King’s puppies undergo complete evaluations at a few weeks old to determine show quality and companion. Here, she looks for correct structure, movement, and temperament. Next, they receive complete veterinary examinations along with eye check-ups. Leonidas checked every box for all three. But he was too small compared to the other males, leaving her with no intention of showing him. Just because, she took him to an Australian Shepherd Club of America (ASCA) show weekend in Kansas in August 2017, when he was two years old. “I thought why not? Maybe, just maybe, he might get his ASCA championship. And wow! He earned a five-point major at the first show and a three-point major at the third one with no show training whatsoever,” King says. “He had never been on a show lead, never stacked, and never had anyone go over him like a judge would.”
Almost a year later, she began showing Leonidas in AKC events, eventually earning Champion and Gold Grand Champion titles with multiple group wins and placements.
Providing Support to Everyone He Meets
Even when they’re at dog shows, Leonidas manages to utilize his service dog skills. Leonidas picks up on other people’s emotions, and is pulled towards them to help. One such instance, King recalls, was at a show in Iowa.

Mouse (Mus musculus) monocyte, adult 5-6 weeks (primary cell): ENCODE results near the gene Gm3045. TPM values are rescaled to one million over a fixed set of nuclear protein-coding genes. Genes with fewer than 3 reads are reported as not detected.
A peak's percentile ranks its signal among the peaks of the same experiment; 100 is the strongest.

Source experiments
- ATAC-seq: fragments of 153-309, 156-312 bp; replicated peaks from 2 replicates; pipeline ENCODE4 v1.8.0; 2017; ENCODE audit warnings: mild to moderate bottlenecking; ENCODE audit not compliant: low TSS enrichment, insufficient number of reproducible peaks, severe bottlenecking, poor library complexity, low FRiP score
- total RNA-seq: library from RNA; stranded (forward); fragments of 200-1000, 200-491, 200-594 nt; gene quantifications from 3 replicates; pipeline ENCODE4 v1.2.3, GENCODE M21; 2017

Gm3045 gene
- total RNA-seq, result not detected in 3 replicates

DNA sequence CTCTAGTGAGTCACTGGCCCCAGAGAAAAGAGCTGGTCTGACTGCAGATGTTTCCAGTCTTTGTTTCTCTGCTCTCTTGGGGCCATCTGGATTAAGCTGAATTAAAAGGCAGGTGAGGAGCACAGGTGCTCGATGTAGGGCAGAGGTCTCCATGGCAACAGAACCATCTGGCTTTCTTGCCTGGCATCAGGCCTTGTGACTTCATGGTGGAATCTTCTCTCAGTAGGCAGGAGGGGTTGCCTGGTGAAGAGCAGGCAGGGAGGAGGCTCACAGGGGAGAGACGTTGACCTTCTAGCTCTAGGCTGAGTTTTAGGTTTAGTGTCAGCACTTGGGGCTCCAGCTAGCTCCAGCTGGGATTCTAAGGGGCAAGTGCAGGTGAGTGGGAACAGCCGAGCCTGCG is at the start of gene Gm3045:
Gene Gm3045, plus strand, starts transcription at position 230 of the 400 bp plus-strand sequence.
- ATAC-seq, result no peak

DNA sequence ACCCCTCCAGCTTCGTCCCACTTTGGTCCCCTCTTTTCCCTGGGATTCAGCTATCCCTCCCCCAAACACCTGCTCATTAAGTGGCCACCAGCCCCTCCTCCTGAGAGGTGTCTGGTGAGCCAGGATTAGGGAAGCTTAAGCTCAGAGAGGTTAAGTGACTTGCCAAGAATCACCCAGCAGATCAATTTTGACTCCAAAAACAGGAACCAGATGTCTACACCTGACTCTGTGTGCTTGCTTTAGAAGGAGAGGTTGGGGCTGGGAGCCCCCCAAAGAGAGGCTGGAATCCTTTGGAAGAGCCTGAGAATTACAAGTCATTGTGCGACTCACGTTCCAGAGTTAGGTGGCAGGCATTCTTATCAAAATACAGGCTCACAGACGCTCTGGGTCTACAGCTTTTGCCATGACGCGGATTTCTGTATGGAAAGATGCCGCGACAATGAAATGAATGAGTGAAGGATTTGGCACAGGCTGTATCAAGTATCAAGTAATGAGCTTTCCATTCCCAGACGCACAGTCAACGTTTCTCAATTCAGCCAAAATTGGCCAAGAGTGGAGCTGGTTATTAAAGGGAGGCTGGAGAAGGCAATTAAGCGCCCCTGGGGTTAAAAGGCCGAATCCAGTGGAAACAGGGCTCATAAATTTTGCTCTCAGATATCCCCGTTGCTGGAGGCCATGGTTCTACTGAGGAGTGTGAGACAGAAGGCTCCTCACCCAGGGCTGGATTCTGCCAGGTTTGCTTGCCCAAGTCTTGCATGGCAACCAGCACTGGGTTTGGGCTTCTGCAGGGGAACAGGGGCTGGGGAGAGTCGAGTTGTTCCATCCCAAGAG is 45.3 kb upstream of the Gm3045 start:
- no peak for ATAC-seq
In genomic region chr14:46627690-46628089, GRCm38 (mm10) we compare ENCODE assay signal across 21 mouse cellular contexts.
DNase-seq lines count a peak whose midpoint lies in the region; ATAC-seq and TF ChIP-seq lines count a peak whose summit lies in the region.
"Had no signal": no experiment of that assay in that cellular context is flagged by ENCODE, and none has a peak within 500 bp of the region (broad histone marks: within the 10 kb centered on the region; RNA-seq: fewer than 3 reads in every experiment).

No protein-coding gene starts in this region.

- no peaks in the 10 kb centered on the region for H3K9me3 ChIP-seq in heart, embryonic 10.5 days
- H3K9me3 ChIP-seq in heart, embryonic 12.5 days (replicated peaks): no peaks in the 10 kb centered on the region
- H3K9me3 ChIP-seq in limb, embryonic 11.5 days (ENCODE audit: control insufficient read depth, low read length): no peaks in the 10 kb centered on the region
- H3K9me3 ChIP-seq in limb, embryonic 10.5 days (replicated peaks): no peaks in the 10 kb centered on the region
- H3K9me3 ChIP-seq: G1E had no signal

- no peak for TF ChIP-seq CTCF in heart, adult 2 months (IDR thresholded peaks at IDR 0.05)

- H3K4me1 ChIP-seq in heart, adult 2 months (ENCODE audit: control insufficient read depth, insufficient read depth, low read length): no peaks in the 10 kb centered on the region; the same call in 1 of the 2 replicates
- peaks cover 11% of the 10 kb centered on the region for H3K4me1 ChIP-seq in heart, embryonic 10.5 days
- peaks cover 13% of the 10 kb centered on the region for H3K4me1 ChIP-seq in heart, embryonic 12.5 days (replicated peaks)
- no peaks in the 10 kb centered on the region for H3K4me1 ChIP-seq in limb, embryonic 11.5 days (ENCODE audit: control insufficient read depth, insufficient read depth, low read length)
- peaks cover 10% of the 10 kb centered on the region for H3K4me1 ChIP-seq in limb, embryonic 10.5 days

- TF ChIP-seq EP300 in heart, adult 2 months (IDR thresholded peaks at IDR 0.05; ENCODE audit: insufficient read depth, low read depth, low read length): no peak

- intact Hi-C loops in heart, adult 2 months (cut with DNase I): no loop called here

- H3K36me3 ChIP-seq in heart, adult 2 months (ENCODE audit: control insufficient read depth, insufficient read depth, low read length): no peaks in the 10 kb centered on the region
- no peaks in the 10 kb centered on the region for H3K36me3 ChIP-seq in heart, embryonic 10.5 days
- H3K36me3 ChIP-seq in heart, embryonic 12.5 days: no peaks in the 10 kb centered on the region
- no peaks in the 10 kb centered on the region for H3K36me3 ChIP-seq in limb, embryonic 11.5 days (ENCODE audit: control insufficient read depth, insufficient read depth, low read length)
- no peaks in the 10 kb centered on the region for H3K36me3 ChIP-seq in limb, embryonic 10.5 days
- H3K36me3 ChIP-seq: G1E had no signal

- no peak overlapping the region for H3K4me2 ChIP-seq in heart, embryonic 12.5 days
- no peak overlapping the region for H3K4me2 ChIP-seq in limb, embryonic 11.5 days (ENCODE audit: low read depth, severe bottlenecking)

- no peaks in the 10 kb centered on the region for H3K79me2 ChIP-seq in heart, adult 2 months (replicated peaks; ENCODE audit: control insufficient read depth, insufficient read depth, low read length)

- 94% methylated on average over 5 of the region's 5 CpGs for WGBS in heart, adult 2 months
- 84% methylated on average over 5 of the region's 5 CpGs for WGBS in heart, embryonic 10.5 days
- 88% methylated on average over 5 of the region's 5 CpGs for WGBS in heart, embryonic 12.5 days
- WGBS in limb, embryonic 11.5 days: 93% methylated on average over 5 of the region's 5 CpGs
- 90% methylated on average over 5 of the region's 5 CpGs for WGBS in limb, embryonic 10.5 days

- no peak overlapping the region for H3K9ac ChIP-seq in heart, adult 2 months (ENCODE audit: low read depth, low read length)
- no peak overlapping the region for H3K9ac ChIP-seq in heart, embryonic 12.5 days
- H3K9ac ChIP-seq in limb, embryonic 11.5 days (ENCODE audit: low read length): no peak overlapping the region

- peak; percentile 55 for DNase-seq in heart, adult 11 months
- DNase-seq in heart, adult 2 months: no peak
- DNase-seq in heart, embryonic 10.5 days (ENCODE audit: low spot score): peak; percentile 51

King remembers that there was a young boy with autism at the show who Leonidas zeroed in on right away. She’d asked the boy if he wanted to pet Leonidas, and he did. About an hour later, when she was getting Leonidas ring-ready, she heard a child crying. It was the same boy who’d pet him earlier, crying because he didn’t want to leave the dog show. She asked the boy’s stepfather if she could bring Leonidas over, and he agreed. “Leonidas jumped off the grooming table and went right to the child. Within 10 minutes, Leonidas worked his magic,” King says, noting that Leonidas had helped him calm down, and even got him to smile and laugh. “Leonidas just has a knack for knowing when he’s needed.”
When it’s time for either owner to leave home for an appointment or shopping, that’s when the adventurous Leonidas turns into a two-for-one package. He knows when to turn on his service-dog duties when he sees Jeff gathering the gear, and knows it’s showtime when King has a suitcase and a garment bag. While he’s totally focused on the show ring or service dog challenge outside the home, King says Leonidas is “a very spoiled, normal dog” at home. “For the most part, he’s a goofball,” she adds.